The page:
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Beliefs in the Crucible - 20 credits (RT5204)

Module Tutors: Rev Dr Trystan Owain Hughes and Dr Craig Gardiner

Summary of course content

The module has five main sections:

  1. Jesus: the historical person and the ways in which the idea of Jesus as human and divine have been expressed through church history.
  2. Trinity: an exploration of God as relational, Father, Son and Holy Spirit. Why has this doctrine become central to much contemporary theology? What are the practical implications?
  3. Atonement: exploration of key understandings, down history to the present, of the rationale of salvation
  4. Holy Spirit: the origins of a Holy Spirit theology and their significance for Christian life and practice, explored and analyzed along with a study of such doctrinal themes as grace, forgiveness, faith, repentance, moral growth and spiritual development
  5. Eschatology (‘The Last Things’): an exploration of versions of Christian hope for human destiny.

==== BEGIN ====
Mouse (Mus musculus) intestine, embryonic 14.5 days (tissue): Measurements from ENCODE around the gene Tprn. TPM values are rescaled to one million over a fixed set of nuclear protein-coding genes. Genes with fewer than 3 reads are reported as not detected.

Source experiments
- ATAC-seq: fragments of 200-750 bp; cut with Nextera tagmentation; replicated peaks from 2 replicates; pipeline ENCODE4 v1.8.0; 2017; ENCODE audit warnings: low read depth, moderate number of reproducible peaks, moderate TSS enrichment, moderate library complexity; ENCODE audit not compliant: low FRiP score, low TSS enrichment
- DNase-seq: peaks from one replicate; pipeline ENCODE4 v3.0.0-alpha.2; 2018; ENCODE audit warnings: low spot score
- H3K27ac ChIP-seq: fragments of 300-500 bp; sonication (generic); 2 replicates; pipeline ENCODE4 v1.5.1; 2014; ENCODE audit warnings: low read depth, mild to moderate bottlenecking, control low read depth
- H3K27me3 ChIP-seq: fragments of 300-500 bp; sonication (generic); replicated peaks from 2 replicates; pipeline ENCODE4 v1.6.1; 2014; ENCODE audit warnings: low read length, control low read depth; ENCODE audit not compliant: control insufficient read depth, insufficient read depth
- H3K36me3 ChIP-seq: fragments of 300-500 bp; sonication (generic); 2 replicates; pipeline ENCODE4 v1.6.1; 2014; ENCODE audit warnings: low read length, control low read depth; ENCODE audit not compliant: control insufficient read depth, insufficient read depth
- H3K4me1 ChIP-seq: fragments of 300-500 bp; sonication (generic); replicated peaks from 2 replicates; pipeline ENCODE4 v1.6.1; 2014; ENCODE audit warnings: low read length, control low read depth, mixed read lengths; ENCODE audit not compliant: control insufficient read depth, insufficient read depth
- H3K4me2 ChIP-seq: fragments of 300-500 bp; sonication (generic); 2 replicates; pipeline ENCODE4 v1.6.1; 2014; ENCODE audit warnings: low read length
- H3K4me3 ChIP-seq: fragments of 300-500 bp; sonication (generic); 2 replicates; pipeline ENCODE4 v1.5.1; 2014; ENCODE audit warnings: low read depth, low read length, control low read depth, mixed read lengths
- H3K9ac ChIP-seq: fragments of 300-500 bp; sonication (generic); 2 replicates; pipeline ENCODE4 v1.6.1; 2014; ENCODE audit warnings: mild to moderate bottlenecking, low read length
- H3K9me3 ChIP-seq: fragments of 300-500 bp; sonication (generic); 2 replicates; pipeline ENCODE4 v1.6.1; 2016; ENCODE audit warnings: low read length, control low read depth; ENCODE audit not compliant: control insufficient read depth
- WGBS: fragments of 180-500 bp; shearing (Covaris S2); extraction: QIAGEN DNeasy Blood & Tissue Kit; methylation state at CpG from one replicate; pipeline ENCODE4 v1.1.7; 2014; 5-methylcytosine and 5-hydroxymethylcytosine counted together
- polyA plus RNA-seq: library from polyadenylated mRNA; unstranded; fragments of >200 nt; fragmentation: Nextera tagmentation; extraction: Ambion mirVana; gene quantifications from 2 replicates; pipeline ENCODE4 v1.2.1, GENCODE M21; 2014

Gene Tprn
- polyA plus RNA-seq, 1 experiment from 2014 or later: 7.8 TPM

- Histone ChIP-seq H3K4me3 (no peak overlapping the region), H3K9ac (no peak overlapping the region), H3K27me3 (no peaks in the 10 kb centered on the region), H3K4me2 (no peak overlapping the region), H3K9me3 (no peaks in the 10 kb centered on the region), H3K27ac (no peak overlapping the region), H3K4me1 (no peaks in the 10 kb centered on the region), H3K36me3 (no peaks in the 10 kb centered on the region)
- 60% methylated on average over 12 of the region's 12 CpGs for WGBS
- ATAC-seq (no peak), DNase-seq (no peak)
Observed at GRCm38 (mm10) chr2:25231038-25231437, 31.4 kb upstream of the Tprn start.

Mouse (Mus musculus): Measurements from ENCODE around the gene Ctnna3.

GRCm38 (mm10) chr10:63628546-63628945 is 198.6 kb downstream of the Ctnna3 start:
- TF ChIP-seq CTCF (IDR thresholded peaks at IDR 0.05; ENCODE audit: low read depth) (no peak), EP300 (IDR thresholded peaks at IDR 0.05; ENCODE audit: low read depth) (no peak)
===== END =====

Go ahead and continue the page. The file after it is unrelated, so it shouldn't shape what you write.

Credits: 20

Availability of module: Every year

Necessary for: N/A

Aims

  1. Enhance critical and empathetic understanding of how Christian beliefs hold together by exploring some central beliefs in relation to historical and living contexts;
  2. Enable critical understanding of Christian life and practice by relating it to key Christian accounts of Jesus and of God as Trinity;
  3. Enable Christian understandings of a Christian life and practice by relating it to key Christian versions of ‘salvation’, the Holy Spirit and questions of human calling and destiny.

Learning outcomes

Students, typically, should be able to:

  1. Explain and critically analyze key notions in Christian thinking on the ‘special’ character of Jesus, God as Trinity, ‘salvation’, Holy Spirit and human and cosmic destiny;
  2. Relate and analyze explanations of Christian life, action and behaviour in the light of such key Christian ideas;
  3. Relate theological formulations like those above to their historical setting, to the context of thought today and to possible Christian aspirations in the modern world.

Teaching methods

Within the lectures are included power point presentations, audio-visual clips, written materials, question times, interaction in small groups, and plenary discussion sessions.

Assessment

Two essays (50% each)

Suggested book purchases

1. Alister McGrath, Christian Theology: an Introduction Blackwell 2001
2. Alister McGrath, The Christian Theology Reader Blackwell 2001

Suggested preparatory reading

Alister McGrath, Theology: The Basics Blackwell 2004

Primary sources

Alister McGrath, The Christian Theology Reader Blackwell 2001